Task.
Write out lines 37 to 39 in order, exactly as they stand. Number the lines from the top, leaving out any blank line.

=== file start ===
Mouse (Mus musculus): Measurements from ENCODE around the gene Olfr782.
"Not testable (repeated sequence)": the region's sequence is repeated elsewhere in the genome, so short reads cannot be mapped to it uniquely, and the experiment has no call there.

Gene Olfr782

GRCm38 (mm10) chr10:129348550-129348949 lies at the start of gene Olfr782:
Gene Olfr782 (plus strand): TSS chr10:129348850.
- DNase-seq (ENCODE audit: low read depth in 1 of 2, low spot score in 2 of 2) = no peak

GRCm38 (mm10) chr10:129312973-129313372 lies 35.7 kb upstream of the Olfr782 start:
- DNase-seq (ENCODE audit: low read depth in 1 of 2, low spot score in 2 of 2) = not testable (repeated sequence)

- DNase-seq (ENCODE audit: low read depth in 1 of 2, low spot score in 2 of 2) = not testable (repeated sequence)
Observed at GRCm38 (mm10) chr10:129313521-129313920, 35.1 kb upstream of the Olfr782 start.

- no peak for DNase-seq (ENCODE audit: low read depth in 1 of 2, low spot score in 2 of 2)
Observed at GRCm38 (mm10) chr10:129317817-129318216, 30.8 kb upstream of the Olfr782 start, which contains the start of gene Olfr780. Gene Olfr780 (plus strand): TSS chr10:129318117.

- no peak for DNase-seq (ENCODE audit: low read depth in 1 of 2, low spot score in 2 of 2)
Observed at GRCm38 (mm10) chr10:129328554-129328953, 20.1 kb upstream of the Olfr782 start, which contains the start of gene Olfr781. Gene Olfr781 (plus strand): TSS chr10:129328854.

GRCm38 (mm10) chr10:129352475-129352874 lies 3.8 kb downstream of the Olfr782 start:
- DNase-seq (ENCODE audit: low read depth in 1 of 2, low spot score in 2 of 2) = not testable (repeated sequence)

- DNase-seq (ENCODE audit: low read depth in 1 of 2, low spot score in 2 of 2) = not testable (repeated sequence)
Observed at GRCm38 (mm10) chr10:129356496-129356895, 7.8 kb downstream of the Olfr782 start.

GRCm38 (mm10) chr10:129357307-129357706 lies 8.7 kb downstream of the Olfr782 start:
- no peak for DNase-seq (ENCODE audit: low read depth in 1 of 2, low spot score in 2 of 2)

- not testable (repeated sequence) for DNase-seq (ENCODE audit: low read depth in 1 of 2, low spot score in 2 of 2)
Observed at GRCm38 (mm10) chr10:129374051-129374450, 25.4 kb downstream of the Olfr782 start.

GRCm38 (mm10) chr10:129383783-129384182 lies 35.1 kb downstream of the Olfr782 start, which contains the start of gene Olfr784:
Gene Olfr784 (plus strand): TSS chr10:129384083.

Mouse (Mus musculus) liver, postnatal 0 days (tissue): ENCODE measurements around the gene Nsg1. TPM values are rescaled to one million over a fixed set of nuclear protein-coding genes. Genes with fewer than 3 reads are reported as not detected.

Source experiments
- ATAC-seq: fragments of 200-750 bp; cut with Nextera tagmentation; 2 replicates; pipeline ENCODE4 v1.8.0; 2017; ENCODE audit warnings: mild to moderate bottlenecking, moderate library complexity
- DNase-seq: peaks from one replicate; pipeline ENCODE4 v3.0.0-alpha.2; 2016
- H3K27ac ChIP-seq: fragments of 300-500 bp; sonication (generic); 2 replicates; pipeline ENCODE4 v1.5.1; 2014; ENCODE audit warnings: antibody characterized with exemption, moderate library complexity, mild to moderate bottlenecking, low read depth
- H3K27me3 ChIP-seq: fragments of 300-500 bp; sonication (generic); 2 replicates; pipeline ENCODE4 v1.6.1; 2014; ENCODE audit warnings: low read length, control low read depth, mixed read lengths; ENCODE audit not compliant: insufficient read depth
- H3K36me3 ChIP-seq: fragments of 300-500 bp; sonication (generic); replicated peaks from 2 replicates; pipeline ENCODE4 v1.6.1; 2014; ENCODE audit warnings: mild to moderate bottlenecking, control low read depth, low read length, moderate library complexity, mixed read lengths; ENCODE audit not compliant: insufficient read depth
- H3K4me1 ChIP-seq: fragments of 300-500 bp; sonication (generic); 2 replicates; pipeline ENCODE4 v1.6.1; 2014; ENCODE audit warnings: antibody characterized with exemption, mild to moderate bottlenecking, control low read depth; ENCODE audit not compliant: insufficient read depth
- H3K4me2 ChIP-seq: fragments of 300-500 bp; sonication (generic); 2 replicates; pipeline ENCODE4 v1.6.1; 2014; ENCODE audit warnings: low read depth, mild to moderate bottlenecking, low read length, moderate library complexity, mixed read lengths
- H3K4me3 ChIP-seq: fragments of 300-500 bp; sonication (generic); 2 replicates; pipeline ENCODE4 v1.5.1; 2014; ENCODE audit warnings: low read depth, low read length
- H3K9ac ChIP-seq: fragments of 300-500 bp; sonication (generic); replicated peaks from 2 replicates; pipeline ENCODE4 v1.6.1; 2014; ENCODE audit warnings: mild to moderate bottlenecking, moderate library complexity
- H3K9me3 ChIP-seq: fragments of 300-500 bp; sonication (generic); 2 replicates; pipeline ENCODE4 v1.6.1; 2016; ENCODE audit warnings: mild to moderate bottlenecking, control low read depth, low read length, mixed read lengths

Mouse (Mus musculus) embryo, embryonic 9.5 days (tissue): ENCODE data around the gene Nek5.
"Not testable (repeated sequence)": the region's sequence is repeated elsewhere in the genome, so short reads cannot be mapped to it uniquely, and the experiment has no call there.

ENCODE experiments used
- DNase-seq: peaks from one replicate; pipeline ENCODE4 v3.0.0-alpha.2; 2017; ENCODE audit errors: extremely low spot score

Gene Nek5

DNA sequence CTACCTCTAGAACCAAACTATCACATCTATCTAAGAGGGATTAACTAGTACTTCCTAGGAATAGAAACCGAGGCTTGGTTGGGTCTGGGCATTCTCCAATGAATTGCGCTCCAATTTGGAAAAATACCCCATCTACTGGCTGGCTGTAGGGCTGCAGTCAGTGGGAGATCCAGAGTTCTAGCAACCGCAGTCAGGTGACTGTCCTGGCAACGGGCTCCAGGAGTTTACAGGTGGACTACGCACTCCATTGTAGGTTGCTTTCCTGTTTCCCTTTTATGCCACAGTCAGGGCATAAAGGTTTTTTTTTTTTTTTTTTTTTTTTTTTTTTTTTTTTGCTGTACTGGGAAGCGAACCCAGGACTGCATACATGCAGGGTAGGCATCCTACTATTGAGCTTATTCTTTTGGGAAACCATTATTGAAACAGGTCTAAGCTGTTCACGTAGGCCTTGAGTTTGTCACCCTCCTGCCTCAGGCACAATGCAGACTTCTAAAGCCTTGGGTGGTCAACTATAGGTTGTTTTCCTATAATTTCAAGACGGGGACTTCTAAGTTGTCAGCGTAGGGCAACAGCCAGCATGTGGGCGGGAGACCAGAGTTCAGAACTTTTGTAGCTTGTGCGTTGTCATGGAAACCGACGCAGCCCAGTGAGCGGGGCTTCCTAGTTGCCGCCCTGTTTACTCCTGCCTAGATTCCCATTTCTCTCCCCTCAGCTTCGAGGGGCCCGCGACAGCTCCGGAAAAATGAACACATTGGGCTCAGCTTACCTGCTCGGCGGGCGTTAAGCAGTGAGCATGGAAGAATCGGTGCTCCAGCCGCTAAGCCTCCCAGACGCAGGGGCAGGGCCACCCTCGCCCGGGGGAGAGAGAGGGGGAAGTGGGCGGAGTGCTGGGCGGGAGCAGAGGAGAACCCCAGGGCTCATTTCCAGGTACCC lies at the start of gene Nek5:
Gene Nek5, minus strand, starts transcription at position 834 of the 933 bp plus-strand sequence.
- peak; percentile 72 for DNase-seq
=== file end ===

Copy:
Mouse (Mus musculus) embryo, embryonic 9.5 days (tissue): ENCODE data around the gene Nek5.
"Not testable (repeated sequence)": the region's sequence is repeated elsewhere in the genome, so short reads cannot be mapped to it uniquely, and the experiment has no call there.

ENCODE experiments used